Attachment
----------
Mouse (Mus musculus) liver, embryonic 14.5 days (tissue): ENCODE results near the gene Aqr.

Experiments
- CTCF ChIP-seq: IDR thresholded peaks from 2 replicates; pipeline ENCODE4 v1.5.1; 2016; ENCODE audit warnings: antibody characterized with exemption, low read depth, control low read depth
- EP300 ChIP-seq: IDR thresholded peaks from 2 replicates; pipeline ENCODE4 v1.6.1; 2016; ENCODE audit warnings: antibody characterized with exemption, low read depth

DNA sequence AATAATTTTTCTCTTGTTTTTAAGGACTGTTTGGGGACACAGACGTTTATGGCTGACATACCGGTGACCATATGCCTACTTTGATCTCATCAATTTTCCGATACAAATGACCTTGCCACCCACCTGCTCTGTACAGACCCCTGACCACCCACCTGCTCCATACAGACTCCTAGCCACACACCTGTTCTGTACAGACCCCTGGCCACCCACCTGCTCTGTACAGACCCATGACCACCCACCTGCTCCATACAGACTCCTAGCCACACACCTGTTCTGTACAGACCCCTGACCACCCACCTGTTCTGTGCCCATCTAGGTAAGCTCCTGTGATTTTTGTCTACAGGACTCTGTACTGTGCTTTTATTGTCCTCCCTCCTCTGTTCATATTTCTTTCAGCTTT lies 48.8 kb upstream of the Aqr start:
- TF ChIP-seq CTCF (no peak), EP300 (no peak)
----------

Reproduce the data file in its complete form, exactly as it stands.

Mouse (Mus musculus) liver, embryonic 14.5 days (tissue): ENCODE results near the gene Aqr.

Experiments
- CTCF ChIP-seq: IDR thresholded peaks from 2 replicates; pipeline ENCODE4 v1.5.1; 2016; ENCODE audit warnings: antibody characterized with exemption, low read depth, control low read depth
- EP300 ChIP-seq: IDR thresholded peaks from 2 replicates; pipeline ENCODE4 v1.6.1; 2016; ENCODE audit warnings: antibody characterized with exemption, low read depth

DNA sequence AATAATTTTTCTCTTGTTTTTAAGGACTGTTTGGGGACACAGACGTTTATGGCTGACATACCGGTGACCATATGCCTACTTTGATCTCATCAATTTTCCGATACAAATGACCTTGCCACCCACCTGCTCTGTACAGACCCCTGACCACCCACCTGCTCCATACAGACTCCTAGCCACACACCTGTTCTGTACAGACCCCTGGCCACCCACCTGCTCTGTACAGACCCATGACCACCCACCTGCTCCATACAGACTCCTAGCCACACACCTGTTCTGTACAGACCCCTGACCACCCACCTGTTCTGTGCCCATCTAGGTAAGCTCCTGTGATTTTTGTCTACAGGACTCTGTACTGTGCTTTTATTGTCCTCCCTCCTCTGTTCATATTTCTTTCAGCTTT lies 48.8 kb upstream of the Aqr start:
- TF ChIP-seq CTCF (no peak), EP300 (no peak)